Birthdate security

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zaneclark
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Birthdate security

#1

Post by zaneclark »

I am thinking about adding the birthdates of all of our grandchildren and greatgrandchildren to my family tree, but my wife is afraid of a security issue with this. Are there any guidelines from Family. Search about this?
drepouille
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Re: Birthdate security

#2

Post by drepouille »

From FamilySearch online help:
Family Tree protects the privacy of living people by restricting who can see their records. You can see the record of a living person only if you created the record. The system hides records you create of living people from everyone else, including the people themselves and other family members.

Note: Although Family Tree records for living people are private, the memories attached to them are potentially viewable by anyone, whether or not they are registered users.
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sbradshaw
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Re: Birthdate security

#3

Post by sbradshaw »

Because of privacy laws, living people are only visible to you. If your FamilySearch account becomes deactivated, any information under your account for living people becomes inaccessible/deleted. For that reason, there isn't any community benefit in adding living descendants to the tree – the only benefit would be for your own use.

Ultimately, FamilySearch is designed for organizing and keeping track of deceased individuals – while it provides basic functionality for living individuals, it's not designed for that. There are other tools, like address books, that allow you to keep track of things like addresses, contact information, favorite colors, etc., or to put birthdates and anniversaries on a calendar.
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russellhltn
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Re: Birthdate security

#4

Post by russellhltn »

Is it deleted, or is it inaccessible until 110 years have passed from their date of birth (or whatever rule is in place at that time to assume they are deceased)?
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sbradshaw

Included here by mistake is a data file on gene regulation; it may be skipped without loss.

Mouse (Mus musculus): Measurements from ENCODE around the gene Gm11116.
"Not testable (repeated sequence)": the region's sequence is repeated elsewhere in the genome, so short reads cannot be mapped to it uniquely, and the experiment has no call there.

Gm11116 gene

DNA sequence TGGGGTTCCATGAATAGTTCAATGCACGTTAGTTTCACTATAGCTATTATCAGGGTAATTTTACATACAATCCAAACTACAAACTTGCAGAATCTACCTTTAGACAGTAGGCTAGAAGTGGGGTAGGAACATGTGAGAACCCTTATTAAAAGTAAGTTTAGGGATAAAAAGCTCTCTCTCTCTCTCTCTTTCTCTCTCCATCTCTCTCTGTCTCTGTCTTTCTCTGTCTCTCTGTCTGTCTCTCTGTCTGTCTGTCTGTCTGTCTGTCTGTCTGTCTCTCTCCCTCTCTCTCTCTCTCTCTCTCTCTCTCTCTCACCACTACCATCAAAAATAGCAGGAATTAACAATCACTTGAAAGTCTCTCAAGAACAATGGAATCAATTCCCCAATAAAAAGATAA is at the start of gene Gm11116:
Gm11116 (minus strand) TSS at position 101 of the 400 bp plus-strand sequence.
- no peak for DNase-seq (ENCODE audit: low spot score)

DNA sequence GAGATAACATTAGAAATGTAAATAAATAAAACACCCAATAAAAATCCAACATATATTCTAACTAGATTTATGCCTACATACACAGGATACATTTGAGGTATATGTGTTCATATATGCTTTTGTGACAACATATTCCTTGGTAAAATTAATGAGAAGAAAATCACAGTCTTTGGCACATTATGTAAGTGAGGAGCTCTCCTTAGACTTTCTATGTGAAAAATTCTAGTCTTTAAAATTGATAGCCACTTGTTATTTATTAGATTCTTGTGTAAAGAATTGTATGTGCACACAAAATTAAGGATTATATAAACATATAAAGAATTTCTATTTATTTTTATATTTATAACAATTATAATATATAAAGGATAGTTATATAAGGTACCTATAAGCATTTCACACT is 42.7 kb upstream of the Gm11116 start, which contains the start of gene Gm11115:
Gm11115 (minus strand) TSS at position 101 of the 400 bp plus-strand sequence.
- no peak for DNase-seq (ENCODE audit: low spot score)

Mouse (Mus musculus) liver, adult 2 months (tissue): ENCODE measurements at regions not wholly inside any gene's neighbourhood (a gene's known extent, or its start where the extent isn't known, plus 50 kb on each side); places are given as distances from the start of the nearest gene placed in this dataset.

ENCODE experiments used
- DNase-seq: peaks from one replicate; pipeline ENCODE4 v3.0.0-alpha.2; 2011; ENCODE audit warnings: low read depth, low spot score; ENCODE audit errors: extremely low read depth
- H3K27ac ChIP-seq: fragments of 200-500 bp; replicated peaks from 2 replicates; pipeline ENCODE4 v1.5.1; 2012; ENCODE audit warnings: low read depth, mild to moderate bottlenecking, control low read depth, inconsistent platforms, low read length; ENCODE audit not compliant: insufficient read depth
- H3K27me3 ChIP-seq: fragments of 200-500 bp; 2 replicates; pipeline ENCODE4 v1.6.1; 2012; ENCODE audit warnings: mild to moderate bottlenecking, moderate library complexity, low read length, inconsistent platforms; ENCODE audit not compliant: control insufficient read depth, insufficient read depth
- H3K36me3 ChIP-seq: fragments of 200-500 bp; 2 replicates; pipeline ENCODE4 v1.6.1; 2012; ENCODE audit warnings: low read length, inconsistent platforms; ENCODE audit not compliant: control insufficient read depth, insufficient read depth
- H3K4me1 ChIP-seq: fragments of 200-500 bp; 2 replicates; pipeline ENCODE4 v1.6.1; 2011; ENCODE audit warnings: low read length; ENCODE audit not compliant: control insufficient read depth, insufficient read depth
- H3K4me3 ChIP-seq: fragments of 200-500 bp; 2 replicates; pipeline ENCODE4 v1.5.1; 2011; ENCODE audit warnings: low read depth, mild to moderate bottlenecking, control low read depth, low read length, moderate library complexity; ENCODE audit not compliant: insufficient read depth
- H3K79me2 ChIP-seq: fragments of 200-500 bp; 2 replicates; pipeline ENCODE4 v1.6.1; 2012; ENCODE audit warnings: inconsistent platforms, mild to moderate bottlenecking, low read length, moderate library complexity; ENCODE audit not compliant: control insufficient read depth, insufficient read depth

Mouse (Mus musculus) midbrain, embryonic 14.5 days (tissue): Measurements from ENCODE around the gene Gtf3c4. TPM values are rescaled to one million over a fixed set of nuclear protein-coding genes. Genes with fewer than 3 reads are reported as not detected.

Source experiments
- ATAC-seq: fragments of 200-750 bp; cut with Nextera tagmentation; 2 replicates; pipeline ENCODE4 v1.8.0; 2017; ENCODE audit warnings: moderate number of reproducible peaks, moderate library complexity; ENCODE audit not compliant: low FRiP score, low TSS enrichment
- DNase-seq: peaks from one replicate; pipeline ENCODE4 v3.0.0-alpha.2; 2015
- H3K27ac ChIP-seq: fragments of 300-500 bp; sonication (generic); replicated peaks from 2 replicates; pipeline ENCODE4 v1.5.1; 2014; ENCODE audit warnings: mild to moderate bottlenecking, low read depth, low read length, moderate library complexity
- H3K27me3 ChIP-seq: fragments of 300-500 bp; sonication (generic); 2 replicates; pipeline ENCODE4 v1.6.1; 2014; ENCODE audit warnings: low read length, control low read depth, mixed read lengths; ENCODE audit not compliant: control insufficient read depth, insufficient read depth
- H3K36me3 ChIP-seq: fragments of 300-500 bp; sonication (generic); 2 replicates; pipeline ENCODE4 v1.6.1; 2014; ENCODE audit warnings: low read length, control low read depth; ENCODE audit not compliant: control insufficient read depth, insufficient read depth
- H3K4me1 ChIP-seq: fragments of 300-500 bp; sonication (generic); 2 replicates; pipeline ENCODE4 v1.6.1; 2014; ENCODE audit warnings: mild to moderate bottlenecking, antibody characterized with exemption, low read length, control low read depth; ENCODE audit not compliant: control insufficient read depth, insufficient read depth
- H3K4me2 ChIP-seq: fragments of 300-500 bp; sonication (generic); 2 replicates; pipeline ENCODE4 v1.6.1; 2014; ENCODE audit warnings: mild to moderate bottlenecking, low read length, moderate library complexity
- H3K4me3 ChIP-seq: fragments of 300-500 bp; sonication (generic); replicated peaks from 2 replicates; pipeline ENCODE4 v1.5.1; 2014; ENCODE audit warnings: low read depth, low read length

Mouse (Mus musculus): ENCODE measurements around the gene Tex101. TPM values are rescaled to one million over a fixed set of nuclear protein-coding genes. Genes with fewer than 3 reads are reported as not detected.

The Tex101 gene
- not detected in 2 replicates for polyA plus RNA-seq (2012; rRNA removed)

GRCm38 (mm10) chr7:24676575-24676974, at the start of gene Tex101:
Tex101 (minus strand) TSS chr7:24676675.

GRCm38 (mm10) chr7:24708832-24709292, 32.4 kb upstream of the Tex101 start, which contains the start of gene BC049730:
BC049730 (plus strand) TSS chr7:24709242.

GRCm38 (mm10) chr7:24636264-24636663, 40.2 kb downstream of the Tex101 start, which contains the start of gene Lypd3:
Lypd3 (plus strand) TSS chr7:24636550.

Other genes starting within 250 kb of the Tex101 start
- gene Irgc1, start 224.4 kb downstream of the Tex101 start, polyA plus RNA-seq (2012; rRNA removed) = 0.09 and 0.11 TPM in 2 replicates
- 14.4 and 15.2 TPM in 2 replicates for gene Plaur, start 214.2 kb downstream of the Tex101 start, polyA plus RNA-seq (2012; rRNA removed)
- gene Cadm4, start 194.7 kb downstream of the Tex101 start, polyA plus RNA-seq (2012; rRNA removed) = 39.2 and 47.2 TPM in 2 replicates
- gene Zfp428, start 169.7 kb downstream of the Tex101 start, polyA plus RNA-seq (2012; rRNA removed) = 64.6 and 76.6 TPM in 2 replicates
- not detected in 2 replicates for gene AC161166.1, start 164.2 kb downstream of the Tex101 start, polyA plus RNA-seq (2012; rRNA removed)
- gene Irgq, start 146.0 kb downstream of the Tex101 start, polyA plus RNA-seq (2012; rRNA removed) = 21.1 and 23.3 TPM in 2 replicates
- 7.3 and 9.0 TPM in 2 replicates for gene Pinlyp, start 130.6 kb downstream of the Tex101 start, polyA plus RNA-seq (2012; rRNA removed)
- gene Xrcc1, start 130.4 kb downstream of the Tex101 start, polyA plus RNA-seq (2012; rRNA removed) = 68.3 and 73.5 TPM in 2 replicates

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Re: Birthdate security

#5

Post by sbradshaw »

According to this FamilySearch article:
In most cases, the person's record becomes public after you add a death date to it. The Family Tree does not compute the likelihood that a person in a private space is alive, even if the information on the record shows that the person was born more than 110 years ago.
I interpret that as meaning that a "living" person in the tree doesn't become automatically visible, even after 110 years. The only way for a private record to become visible is for the person who created the record to add a death date. If you (as the creator of the record) are the parent or grandparent, hopefully it would be rare that you would need to do that.

In my own tree, I add living relatives only if they 1) are a parent or grandparent that connects me to the tree, or 2) are older extended family members that will likely pass away in my lifetime.
Samuel Bradshaw • If you desire to serve God, you are called to the work.
davesudweeks
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Re: Birthdate security

#6

Post by davesudweeks »

Living persons are simply a "bridge" to our deceased ancestors and descendants. For me, I only enter the person's name and mark them as living. No other information is required. Where I have 7 living children (and one deceased grandchild), there is a possibility of many copies of each one in various individual "living person" records. When those individuals die, if they are all marked as deceased, there will be plenty of duplicates to merge, but FamilySearch is well aware of this.

I suppose one could use FamilySearch to be a repository of birthdates of living individuals, but it wasn't designed for that and may not be the best tool. However, I do personally believe it would be safe to do so from a data security perspective. I'm sure the folks at FamilySearch are aware of the various privacy laws in the world and how to comply with them.
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sbradshaw
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Re: Birthdate security

#7

Post by sbradshaw »

Agreed that adding birthdates should be safe from a data security perspective. FamilySearch has a lot of personal information stored and would be in a lot of hot water if it didn't have procedures in place to protect it – I'm confident that they have security in mind.
Samuel Bradshaw • If you desire to serve God, you are called to the work.
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